I can remember being excited to vote. No, seriously. I was actually excited to vote for Bush the Elder back in 1988. And I was never more excited to vote than I was for Perot in 1992. But that was the last time I was excited to vote for President.
I voted Dole in 1996 mostly because I liked Jack Kemp and still couldn't come to grips with the fact that we'd chosen a draft dodger over a billionaire who sent his own private Delta Force into Iran to rescue employees being held hostage. In 2000 I voted W, despite Gore having done me (personally) a real solid many years earlier when he was a Senator from Tennessee. It would prove to be the most shameful vote of my life.
I couldn't bring myself to vote in 2004. That was also pretty shameful. Kerry was eminently qualified to be President, and was a bona fide war hero to boot. But I was so jaundiced by the way Bush and Cheney were running things that the wheels were already in motion for me to leave the country. One of my final acts before moving to France in November 2008 was to cast my ballot for Ron Paul. He was only on the ballot in two states, but Louisiana was one of them.
I voted for Gary Johnson by absentee ballot in 2012. I did the same thing this morning in person. I wasn't excited to do it, but we might get over 5% of the vote this time and get some matching funds the next go-round, so I'm playing the long game. I doubt the introduction of viable third parties will fix our desperately broken system, but it can't hurt.
There are no winners today
If the polls prove prescient, then it looks like Hillary Clinton is our next President. The market seems to think so, anyway. And that's not the worst possible outcome. But it's nothing to dance about, either. If she wins, we'll have elected the most ethically compromised President in modern United States history.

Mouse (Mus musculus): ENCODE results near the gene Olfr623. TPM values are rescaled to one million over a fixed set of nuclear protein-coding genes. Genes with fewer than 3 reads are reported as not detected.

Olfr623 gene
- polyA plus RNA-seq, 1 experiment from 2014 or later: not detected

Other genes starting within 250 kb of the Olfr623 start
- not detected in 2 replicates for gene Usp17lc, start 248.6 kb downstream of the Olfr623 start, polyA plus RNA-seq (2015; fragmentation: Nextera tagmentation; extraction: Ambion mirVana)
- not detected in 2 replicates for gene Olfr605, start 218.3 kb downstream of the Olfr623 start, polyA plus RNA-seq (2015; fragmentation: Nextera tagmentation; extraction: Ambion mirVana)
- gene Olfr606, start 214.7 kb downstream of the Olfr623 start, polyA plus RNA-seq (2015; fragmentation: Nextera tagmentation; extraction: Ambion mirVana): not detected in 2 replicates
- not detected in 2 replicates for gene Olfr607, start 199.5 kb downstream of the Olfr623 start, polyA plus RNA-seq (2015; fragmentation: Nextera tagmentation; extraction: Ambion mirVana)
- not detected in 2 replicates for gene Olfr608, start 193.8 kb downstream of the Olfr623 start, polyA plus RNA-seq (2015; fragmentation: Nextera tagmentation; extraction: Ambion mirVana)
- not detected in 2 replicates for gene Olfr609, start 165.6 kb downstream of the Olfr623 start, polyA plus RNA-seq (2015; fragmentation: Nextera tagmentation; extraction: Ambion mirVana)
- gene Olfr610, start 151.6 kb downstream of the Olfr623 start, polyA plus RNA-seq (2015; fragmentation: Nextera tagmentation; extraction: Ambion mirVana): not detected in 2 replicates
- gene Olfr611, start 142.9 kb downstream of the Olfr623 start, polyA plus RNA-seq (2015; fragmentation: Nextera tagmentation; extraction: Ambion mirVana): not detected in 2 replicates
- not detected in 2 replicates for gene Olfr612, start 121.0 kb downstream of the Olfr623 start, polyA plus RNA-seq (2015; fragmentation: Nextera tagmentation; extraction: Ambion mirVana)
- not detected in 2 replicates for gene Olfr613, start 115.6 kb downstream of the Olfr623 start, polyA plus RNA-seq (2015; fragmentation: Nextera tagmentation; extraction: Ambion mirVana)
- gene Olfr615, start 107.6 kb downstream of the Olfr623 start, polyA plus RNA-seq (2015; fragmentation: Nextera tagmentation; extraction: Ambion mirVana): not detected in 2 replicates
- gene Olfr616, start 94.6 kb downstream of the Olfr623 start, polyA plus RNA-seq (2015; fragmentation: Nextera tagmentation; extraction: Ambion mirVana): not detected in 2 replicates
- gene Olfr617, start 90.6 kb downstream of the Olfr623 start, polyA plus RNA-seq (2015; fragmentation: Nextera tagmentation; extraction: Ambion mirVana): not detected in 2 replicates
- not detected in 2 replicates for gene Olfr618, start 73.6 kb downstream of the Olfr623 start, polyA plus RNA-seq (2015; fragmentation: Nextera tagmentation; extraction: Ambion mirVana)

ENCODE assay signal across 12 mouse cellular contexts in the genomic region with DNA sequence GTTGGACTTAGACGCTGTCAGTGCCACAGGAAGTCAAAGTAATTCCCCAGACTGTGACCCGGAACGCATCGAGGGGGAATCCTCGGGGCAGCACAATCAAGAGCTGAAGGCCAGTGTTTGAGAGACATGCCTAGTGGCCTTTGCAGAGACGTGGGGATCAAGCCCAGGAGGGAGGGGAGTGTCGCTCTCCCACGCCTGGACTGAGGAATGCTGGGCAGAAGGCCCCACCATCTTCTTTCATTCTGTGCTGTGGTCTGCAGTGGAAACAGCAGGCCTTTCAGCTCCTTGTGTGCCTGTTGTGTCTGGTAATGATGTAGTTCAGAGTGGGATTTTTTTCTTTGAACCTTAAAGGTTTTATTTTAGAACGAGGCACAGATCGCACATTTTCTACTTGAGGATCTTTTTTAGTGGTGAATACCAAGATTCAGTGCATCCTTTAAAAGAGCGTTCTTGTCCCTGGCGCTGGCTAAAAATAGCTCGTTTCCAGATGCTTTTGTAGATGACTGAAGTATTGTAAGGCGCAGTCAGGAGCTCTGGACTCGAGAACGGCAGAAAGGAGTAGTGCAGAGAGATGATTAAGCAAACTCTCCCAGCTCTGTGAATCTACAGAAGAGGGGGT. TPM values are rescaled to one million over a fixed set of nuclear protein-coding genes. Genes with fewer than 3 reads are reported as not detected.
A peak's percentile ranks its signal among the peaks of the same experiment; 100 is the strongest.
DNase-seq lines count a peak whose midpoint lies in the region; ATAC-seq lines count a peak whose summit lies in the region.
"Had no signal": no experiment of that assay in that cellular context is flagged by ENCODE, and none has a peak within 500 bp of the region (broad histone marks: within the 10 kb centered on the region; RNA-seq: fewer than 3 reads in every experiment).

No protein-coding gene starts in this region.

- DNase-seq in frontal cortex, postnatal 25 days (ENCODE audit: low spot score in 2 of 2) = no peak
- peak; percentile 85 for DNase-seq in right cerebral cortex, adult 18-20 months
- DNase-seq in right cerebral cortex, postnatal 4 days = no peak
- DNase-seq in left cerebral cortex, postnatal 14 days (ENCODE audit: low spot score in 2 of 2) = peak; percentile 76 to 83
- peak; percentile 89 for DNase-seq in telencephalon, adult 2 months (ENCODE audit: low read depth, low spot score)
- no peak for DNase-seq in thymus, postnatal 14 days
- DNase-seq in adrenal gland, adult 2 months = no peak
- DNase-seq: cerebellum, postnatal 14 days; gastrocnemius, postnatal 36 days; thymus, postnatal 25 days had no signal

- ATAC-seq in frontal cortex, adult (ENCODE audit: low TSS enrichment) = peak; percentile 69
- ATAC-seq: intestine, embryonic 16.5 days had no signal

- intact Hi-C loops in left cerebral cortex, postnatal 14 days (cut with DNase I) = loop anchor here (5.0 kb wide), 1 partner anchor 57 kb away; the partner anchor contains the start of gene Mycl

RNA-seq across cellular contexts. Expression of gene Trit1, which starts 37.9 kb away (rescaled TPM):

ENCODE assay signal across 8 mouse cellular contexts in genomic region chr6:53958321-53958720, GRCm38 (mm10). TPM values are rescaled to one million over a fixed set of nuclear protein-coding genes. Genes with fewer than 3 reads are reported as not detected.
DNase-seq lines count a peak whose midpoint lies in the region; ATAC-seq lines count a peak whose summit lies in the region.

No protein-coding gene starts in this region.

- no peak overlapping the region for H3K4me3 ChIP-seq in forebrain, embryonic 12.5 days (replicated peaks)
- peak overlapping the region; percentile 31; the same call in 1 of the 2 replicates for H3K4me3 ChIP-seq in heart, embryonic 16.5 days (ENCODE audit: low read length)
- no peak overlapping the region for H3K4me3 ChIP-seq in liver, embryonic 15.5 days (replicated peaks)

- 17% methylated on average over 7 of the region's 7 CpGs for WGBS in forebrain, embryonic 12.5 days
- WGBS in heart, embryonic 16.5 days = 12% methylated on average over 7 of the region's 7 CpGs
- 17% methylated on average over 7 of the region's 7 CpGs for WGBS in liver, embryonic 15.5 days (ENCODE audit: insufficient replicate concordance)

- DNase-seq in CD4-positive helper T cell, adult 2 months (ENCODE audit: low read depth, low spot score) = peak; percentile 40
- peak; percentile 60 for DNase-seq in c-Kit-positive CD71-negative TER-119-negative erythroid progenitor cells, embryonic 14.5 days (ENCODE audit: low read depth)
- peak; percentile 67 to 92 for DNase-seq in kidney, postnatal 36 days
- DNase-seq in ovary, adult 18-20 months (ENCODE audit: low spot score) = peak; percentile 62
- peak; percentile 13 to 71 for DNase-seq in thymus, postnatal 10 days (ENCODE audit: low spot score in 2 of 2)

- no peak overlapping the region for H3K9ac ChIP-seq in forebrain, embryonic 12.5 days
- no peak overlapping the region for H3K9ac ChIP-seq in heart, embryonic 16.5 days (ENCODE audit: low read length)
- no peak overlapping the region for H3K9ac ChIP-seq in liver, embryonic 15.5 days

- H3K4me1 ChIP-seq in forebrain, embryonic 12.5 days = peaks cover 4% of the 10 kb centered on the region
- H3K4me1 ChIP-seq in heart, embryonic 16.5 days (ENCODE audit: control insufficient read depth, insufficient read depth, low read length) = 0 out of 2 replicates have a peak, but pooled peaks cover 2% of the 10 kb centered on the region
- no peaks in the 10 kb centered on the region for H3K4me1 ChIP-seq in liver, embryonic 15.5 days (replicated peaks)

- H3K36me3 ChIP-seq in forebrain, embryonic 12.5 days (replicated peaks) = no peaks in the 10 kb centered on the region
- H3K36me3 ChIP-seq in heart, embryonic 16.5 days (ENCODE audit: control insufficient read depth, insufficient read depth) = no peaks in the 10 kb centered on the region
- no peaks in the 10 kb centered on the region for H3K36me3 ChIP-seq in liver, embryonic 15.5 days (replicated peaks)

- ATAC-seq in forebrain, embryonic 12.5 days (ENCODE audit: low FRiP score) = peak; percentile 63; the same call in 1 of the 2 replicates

The alternative was worse, and I'll probably never see my country in the same light again. Donald Trump was/is an unapologetic fascist. For all his obvious faults, he owns that and wears it on his sleeve. What baffles me is how many Americans love that about him. To paraphrase Jon Stewart, I don't get mad at a monkey for flinging shit, I get mad at all the people who refuse to say, "Bad monkey!"
If this election has shown me anything, it's that there's less and less appetite for democracy in America, and that's pretty scary. Neither side particularly wants things to go to a vote; they just believe that they know what's best for everyone and should be allowed to enact it unimpeded. The New Republic did a fantastic piece on this subject as it relates to the right, but the left is no different. Dictators are all the rage in America today. (or I guess emperor would be more appropriate in our case)
The Case for Balkanization
What do you see when you look at that map? That's a fairly recent map of the way the individual states break in the electoral college. Do you see 50 states united by anything other than geography? If you looked at this map and didn't know it as the United States, you'd probably assume it was several different countries.
Ideologically, it is several different countries.
I live deep in Trumplandia. Folks down here would like nothing more than to see the two coasts drop off into the ocean (with particular malice toward New York and California). I moved here originally from Clintonopolis, where the red states are viewed as the nuisance wasteland eating up five hours on your way to the other half of civilization. Neither side would miss the other.
So why do we persist with the "one nation, indivisible" narrative, when there are quite clearly two nations, and probably more? Why not give everyone what they want? The blue staters can smoke their weed and sing kumbaya, and the red staters can go to church five nights a week with their full auto AR-15s.
Of course I'm being sarcastic, but let's consider it seriously for a moment. Does it really make sense to manage a population as large and diverse as the United States, over a land mass larger than almost everywhere else on Earth, as one people? I think of China, Russia, and Australia as comparable land masses, but their populations are homogenous and highly concentrated in a handful of cities. We're all spread out, and thus much more difficult to manage.
Half the country is going to go to bed tonight deeply unsatisfied with today's result. If the polls are correct, it's going to be the half with all the guns, too. No bueno. Isn't there a better way to manage this in the 21st century?